Would you like to give someone a rough indication of the time that it might take to do something (or how long it will take to happen)? The term ‘in due time (in due course)’ could be the right sentence that applies to what is being said. This post unpacks the meaning and origin of this expression.
The term ‘in due time (in due course)’ is used when someone is indicating the estimated time that an action will take to happen (or that an action will take to be performed).
The expression can be used as an answer to the question of when something will happen. (E.g. “It will happen in due time.”)
The expression ‘in due time (in due course)’ can also be used as a question when asking someone when something will happen. (E.g. “Will it happen in due time?)
The term is deliberately nonspecific and does not actually indicate when something will happen, or how much actual time will pass before this mentioned action will take place.
Saying that something will happen “in due time” just means that something will happen when it is supposed to.
The term “due time” can also refer to a known time-frame to both subjects, or a deadline that has already been set out and is thus apparent or familiar already.
“I used to ask my parents when we were going to Disneyland, and they just used to say that it was going to happen in due course. Eventually they both died and we never got to see the place, so I just had three kids in my thirties and took them instead.”
“The editor wanted to know when I was going to deliver the manuscript. I told him it was going to be in due course, and then remembered that the deadline was in a week from now.”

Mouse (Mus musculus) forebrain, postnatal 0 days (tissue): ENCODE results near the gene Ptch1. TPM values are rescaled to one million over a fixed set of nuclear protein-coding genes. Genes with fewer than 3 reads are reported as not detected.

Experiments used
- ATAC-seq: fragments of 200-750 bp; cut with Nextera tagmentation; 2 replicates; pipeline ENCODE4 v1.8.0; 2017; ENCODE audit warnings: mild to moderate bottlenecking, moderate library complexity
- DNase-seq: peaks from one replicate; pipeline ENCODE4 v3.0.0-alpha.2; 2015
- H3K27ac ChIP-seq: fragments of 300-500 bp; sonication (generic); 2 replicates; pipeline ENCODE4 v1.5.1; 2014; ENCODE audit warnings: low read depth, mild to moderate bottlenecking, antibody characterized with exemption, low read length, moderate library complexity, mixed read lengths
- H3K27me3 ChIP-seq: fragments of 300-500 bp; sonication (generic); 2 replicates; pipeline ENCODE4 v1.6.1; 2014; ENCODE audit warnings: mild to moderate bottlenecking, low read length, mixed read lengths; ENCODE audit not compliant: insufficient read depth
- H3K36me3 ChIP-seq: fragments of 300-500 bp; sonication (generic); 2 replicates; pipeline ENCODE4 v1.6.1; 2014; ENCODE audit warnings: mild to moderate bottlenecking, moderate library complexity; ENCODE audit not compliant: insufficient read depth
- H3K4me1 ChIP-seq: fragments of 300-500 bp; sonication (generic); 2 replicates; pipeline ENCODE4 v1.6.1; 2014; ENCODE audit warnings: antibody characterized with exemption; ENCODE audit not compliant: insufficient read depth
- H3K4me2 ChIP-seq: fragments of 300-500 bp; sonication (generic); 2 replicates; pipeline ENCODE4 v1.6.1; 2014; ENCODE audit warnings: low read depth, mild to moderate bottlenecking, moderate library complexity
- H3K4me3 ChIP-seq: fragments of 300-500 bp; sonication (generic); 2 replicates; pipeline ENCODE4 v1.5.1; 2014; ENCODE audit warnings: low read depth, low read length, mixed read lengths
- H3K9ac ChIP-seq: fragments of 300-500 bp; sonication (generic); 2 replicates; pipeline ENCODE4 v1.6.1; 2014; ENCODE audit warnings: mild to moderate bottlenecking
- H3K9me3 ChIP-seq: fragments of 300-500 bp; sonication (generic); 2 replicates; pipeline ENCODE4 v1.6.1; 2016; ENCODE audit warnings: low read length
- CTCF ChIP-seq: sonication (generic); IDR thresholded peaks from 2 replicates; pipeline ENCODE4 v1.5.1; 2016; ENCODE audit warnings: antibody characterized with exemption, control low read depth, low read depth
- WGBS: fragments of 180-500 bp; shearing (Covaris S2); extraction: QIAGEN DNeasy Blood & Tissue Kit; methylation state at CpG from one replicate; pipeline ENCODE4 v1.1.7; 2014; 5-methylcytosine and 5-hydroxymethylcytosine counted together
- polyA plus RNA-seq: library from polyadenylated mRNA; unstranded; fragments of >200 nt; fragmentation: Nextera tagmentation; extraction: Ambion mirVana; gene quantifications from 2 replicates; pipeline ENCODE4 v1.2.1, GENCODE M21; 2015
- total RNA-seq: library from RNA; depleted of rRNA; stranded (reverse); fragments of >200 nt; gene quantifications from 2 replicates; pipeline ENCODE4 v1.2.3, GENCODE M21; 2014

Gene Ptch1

“She asked when I was going to move out and I just said it was going to happen in due course.”
“If you’re going down to the woods today, then make sure you come back to the house in due course. You don’t want to run into Slenderman, and I guess he doesn’t come out much in the daylight.”
The origin of the terms ‘in due time’ and ‘in due course’ can be traced back to the invention of the mechanical (or analog) clock, which is credited to the ingenuity of several inventors in the fourteenth century.
Invention of the clock allowed people to keep track of time in easier, more reliable ways and several expressions that have to do with time and time-frames would appear during this period.
According to Dictionary.com, one of the earliest documented uses of the phrase ‘in due time’ is dated back to 1387, more or less during the same period at which time-pieces would have become a more common sight.
The alternative expression ‘in due course’ might have originated with the popularity of racing or betting, which follows a set “course” until it is completed.
Phrases Similar to In Due Time
Phrases Opposite to In Due Time
What is the Correct Saying?
- In due time
- In due course
Ways People May Say In Due Time Incorrectly
There are several different ways in which the term ‘in due time’ can be used in the incorrect way, or used in the wrong context.
The term is sometimes written wrong as “in do time”, whereas “due” is the correct word for the expression.
Acceptable Ways to Phrase In Due Time
The term ‘in due time (in due course)’ is meant to refer to a time that is already familiar to both subjects, such as a deadline that has been set or a time that has been discussed.
The phrase ‘in due time (in due course)’ can be used as a statement, or expressed as a question.
The term can also be expressed as the opposite, and is then changed to the expression “not in due time” with the implication that what is being waited for is late.